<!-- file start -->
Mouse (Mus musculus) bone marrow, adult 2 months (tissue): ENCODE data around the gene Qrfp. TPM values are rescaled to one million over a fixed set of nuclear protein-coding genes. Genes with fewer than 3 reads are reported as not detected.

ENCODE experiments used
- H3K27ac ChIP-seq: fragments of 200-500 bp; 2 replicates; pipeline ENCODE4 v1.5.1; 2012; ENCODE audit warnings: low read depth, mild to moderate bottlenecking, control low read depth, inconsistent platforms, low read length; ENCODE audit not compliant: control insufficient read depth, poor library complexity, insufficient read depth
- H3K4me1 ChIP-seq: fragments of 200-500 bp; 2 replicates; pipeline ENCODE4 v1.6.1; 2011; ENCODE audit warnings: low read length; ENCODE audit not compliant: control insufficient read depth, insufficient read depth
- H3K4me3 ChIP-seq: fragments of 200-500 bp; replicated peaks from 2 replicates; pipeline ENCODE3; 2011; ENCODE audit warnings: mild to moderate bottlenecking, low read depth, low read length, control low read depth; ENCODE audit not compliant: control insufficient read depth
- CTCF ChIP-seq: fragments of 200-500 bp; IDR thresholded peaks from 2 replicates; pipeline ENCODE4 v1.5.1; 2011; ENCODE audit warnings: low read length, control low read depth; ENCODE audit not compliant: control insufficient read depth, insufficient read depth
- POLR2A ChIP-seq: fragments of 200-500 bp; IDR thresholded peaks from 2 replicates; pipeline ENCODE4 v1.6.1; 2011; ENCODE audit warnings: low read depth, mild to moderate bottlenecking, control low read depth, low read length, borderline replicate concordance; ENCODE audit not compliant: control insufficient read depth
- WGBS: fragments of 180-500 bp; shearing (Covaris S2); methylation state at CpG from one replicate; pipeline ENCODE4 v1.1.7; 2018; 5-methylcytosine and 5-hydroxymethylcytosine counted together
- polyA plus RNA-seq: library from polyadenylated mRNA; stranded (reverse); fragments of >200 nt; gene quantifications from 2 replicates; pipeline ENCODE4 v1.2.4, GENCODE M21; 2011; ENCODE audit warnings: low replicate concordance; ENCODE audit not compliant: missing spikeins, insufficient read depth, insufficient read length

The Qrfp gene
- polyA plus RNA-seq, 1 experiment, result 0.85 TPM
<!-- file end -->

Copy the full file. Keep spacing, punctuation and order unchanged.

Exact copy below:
Mouse (Mus musculus) bone marrow, adult 2 months (tissue): ENCODE data around the gene Qrfp. TPM values are rescaled to one million over a fixed set of nuclear protein-coding genes. Genes with fewer than 3 reads are reported as not detected.

ENCODE experiments used
- H3K27ac ChIP-seq: fragments of 200-500 bp; 2 replicates; pipeline ENCODE4 v1.5.1; 2012; ENCODE audit warnings: low read depth, mild to moderate bottlenecking, control low read depth, inconsistent platforms, low read length; ENCODE audit not compliant: control insufficient read depth, poor library complexity, insufficient read depth
- H3K4me1 ChIP-seq: fragments of 200-500 bp; 2 replicates; pipeline ENCODE4 v1.6.1; 2011; ENCODE audit warnings: low read length; ENCODE audit not compliant: control insufficient read depth, insufficient read depth
- H3K4me3 ChIP-seq: fragments of 200-500 bp; replicated peaks from 2 replicates; pipeline ENCODE3; 2011; ENCODE audit warnings: mild to moderate bottlenecking, low read depth, low read length, control low read depth; ENCODE audit not compliant: control insufficient read depth
- CTCF ChIP-seq: fragments of 200-500 bp; IDR thresholded peaks from 2 replicates; pipeline ENCODE4 v1.5.1; 2011; ENCODE audit warnings: low read length, control low read depth; ENCODE audit not compliant: control insufficient read depth, insufficient read depth
- POLR2A ChIP-seq: fragments of 200-500 bp; IDR thresholded peaks from 2 replicates; pipeline ENCODE4 v1.6.1; 2011; ENCODE audit warnings: low read depth, mild to moderate bottlenecking, control low read depth, low read length, borderline replicate concordance; ENCODE audit not compliant: control insufficient read depth
- WGBS: fragments of 180-500 bp; shearing (Covaris S2); methylation state at CpG from one replicate; pipeline ENCODE4 v1.1.7; 2018; 5-methylcytosine and 5-hydroxymethylcytosine counted together
- polyA plus RNA-seq: library from polyadenylated mRNA; stranded (reverse); fragments of >200 nt; gene quantifications from 2 replicates; pipeline ENCODE4 v1.2.4, GENCODE M21; 2011; ENCODE audit warnings: low replicate concordance; ENCODE audit not compliant: missing spikeins, insufficient read depth, insufficient read length

The Qrfp gene
- polyA plus RNA-seq, 1 experiment, result 0.85 TPM